How to get the most out of your cookbooks and make them work for you!

 

Have you ever brought a cookbook, flicked through the tempting images, and popped it on the shelf to gather dust? Or perhaps you love scouring recipes on the weekend, sticking in colourful post it notes with the best intention to cook the recipe and then popping it back on the shelf to gather dust
once again?

I’ve been speaking to a few clients recently in Coaching sessions about how to get the most out of a cookery book and really make it work for you. Here are my top tips which I’d like to share as you can learn so much from them (just like I did!).

1. Make sure that the cookbook writer fits your cooking type. Just like getting together on a date, you’ve got to match your cookbook author otherwise there will simply be no chemistry there! You’ll think differently, work differently, organise differently – better to have a match made from heaven right from the start. For example, if you are a methodical, meticulous person with a high blue energy then there’s no point reaching for a Jamie Oliver cookbook. You’ll only get frustrated with his haphazard measuring and question how much exactly is a ‘drizzle’ or a ‘dollop’. Instead chose someone who writes meticulously and methodically too such as Delia Smith.

The perfect date cookbook for your cooking type will be:

Blue – Methodical, logical, precise – Delia Smith

Green – People pleaser, comfort feeder, trusted recipes – Mary Berry

Yellow – Spontaneous, creative, flexible – Jamie Oliver

Red – Task orientated, efficient, passionate – Paul Hollywood

2. When you buy a cookbook, BEFORE reading the recipes, read the INTRODUCTION. This is where the true value lies. Cookery writers and chefs are passionate about sharing their knowledge with you. The introduction and chapter introductions are where I have learnt so many tips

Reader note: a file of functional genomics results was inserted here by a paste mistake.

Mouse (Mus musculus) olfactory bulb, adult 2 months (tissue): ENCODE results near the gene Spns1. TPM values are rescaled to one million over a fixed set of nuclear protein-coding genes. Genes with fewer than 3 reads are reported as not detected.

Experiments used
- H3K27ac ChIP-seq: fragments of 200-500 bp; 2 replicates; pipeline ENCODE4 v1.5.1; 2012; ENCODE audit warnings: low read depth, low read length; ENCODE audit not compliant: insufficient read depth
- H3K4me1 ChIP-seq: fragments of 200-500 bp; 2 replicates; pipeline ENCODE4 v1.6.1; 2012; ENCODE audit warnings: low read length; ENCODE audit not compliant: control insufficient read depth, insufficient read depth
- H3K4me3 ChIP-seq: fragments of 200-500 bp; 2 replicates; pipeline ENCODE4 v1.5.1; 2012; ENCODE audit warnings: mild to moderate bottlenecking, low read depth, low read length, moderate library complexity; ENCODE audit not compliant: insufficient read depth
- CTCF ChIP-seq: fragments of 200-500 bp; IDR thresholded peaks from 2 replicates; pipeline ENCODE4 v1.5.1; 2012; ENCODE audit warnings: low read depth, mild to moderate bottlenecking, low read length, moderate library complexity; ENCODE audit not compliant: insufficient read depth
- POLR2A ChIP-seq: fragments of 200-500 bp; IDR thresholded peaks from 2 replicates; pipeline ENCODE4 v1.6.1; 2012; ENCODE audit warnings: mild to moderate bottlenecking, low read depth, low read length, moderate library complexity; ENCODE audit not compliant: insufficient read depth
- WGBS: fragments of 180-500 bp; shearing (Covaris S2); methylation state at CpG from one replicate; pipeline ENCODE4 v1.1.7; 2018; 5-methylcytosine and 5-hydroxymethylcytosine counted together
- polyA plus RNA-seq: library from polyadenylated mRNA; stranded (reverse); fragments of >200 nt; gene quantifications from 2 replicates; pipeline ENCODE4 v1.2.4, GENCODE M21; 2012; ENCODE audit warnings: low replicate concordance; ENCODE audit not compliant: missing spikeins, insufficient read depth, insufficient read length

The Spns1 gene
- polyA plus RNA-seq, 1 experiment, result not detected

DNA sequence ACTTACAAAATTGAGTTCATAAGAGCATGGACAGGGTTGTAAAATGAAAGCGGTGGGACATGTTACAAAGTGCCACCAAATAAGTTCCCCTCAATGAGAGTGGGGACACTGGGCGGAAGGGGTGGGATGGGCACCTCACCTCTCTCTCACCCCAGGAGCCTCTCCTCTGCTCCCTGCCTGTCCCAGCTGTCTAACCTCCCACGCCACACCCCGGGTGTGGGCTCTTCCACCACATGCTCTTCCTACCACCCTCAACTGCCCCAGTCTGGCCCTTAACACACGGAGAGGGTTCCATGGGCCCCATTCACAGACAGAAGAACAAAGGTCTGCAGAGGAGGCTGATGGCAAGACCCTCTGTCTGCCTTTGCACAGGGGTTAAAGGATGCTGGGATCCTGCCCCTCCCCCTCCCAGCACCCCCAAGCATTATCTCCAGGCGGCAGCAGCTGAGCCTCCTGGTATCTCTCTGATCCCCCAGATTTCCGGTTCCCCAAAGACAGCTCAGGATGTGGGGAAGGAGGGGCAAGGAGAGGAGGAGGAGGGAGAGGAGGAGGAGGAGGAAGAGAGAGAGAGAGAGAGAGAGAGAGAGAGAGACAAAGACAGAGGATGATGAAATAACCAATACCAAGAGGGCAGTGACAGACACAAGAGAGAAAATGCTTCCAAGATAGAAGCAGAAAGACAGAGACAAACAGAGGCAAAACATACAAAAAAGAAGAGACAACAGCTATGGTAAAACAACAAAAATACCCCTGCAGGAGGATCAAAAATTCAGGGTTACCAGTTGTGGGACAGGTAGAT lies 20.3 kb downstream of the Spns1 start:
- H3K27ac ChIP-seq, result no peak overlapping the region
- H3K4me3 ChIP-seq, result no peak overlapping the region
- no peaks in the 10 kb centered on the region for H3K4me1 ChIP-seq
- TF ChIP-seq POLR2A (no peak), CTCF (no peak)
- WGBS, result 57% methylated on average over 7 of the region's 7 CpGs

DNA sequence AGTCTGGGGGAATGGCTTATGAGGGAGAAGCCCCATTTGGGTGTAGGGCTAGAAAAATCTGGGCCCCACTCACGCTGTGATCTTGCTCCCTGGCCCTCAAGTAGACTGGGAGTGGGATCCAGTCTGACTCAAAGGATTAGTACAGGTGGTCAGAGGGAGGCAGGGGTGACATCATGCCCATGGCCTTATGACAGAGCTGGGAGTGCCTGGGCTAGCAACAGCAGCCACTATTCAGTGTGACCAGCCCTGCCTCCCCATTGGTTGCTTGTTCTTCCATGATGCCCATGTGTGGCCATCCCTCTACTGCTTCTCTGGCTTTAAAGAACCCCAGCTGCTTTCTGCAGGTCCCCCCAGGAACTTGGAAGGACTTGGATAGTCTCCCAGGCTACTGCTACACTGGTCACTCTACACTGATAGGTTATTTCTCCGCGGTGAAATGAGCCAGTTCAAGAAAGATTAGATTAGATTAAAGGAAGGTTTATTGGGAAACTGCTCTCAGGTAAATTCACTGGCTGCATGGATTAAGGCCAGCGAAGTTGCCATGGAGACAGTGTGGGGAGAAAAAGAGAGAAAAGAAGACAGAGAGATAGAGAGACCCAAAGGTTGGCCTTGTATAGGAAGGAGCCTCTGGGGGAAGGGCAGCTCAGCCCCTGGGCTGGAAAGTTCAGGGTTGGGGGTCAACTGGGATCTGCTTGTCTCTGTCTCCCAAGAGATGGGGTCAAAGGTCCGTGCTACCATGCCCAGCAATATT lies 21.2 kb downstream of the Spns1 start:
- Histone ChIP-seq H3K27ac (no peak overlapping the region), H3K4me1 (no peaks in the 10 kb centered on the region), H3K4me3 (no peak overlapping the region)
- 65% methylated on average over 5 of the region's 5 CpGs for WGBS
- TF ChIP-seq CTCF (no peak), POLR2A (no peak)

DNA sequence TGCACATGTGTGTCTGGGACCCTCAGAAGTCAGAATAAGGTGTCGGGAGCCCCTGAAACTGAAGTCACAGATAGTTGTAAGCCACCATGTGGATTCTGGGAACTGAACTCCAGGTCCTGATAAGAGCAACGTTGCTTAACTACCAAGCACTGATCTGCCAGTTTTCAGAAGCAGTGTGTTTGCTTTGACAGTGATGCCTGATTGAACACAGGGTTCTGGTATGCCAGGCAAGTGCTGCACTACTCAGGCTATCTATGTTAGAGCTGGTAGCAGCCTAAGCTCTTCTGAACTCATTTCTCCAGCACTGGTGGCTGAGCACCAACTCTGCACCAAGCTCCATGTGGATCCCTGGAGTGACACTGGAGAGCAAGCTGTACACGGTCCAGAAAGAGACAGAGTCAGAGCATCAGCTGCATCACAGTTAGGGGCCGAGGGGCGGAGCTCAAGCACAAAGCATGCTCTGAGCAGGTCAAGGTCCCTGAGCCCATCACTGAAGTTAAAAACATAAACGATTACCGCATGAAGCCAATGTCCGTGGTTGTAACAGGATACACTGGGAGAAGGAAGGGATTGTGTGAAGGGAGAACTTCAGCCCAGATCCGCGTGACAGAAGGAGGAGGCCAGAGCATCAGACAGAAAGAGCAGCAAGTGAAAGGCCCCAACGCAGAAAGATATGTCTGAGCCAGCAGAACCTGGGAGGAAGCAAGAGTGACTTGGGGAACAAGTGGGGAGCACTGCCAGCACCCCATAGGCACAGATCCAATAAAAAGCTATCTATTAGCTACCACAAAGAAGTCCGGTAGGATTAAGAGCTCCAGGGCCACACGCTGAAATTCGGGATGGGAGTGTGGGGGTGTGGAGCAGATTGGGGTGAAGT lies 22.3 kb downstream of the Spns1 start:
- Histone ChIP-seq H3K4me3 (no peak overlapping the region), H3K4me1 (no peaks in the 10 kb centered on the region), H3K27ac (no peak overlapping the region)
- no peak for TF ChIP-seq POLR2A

and tricks. Be a sponge, absorb their knowledge, understand the how’s and why’s. This is essential reading not to be missed.

3. Have a look at how many the recipe serves before you start cooking. This is key for portion control. If you’d like a portion for lunch or dinner the next day then factor this in as an additional serving. Don’t just hope there will be some left!

4. You can use fractions when multiplying and dividing your quantities. However, use your common sense as well, especially when you are adding ingredients which are acidic (vinegar, lemons, limes, mustard), spicy (chilli, ginger, spice, pepper) or salty (anchovies, capers, olives, sea salt). Instead add them bit by bit and taste as you go to make sure the ingredients sit right rather than be overpowering.

5. Make sure you read the full recipe before you shop. This includes the ingredient list, equipment you need, oven temperatures and timings. There is nothing more frustrating than finding you are missing a vital ingredient, piece of equipment, or hadn’t factored in enough time.

I hope that these tips help you to get the most out of your cookbooks. If you’d like to know more about the in’s and out’s of how to make your kitchen work for you, and what your cooking type might be, contact me for a free initial chat.